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Justice Department Criticized for Failing to Deport Nazi War Criminal

Rabbi Marvin Heir, dean of the Simon Wiesenthal Center, criticized the U.S. Justice Department for failing to deport Karl Linnas, a convicted Nazi war criminal, to the Soviet Union.

“There is no reason for Karl Linnas, a man charged with horrific crimes, to spend an additional free day in the United States,” Hier said at a press conference here last week. “It’s an insult to democracy and an insult to the victims which he so callously and brutally murdered during the Second World War.”

The press conference was held after the Los Angeles-based Center presented a list of 74 suspected Nazi war criminals living in the U.S. to Neal Sher, director of the Justice Department’s Office of Special Investigations (OSI), which investigates and prosecutes Nazi war criminals who illegally immigrated to the U.S. after World War II.

Hier, who was accompanied by Rabbi Abraham Cooper, the Center’s associate dean, and Martin Mendelson, its Washington-based legal counsel, said Sher promised to “vigorously” investigate the cases along with the hundreds of other cases the OSI is now pursuing.

The Linnas case was linked to the 74 new names because the Wiesenthal Center does not want it to be a “signal to all of them” that they could stall legal proceedings for “a quarter of a century,” Hier explained. He noted that the 74 ranged in age from 64 to 85.

Linnas, 67, was stripped of his U.S. citizenship in 1981 by the Federal District Court on Long Island, NY, after it found him responsible for the murder of thousands of people when he was chief of the Nazi concentration camp at Tartu, Estonia.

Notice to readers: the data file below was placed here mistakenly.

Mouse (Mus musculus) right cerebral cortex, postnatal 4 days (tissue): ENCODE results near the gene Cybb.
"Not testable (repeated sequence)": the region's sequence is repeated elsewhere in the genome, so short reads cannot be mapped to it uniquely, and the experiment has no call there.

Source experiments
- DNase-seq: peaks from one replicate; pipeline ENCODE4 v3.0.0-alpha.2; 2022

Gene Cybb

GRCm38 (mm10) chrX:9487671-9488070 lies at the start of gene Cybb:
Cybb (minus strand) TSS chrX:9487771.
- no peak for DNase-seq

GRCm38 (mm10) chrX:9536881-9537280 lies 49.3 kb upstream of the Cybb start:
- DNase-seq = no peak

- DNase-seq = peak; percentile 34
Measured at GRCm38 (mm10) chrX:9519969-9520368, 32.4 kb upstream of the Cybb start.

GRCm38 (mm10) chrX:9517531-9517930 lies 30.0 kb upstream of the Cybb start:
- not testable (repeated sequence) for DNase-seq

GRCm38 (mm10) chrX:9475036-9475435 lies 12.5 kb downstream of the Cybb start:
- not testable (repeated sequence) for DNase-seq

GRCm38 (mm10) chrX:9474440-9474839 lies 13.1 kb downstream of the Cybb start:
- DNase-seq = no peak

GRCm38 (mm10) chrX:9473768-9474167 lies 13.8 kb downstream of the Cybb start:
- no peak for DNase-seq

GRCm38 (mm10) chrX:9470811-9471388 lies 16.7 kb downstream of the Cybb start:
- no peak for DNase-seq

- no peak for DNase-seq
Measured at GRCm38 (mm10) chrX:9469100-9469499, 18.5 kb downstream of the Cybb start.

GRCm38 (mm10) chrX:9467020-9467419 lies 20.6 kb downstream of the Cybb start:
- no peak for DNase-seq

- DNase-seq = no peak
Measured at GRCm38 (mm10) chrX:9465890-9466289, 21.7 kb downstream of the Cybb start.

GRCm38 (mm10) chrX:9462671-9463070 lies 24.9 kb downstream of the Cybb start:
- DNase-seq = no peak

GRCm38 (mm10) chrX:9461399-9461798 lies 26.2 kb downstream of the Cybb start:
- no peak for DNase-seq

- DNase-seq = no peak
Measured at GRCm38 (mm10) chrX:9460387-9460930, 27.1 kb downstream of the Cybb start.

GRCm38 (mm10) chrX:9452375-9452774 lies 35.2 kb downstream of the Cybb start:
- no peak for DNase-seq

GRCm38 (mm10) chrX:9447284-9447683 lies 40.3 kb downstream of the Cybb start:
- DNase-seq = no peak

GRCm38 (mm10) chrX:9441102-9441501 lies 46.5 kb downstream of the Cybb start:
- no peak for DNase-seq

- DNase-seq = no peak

The U.S. Supreme Court last December and again last month refused to hear an appeal against the Linnas deportation order.

Hier said he was “very concerned” about the efforts of conservative groups to prevent the deportation. He said the issue of Nazi war criminals was not one in which conservatives and liberals should differ. He said the Wiesenthal Center and others would publicly fight any attempt to prevent the deportation.

The 74 names presented to the OSI included persons who were members of the Ypatinga Buras, a Lithuanian squad which murdered civilians; chief officers of prisons and concentration camps and officers and officials of the 11th, 12th and 13th battalions of the Lithuanian Security Police which was attached to the German SS, Hier said.

The list presented to reporters included birthdates, their war crimes, date of emigration to the U.S. and destination, but no names. Hier explained that the Center wants the persons listed to “be investigated by a government body. We do not want to try them in the press.”

Hier indicated that most of the 74 are still alive, noting that 62 other names were eliminated because they had died.

He said this was only the beginning, since the Center had not completed its investigation of other war criminals from Lithuania, the Ukraine and Germany believed to have come to the U.S. He stressed that no ethnic group was being targeted, only war criminals.

Hier said that the Center has been able to conduct its investigation because it has legally acquired its own access to immigration data. He said previously these data were compiled only by international rescue organizations, such as the International Red Cross, which have refused to make them available.

This is the largest list compiled so far by the Wiesenthal Center, Hier said. Cooper said that in the past four months, the Center has provided 65 names to Australia, 44 to West Germany, 17 to Great Britain, 26 to Canada, 12 to Sweden, three to Venezuela and one to Brazil.

“This is not a question of an eye for an eye,” Hier said. “Our future will be weak if the record reads you can be a mass murderer and a Nazi war criminal and live out the rest of your life in freedom.”

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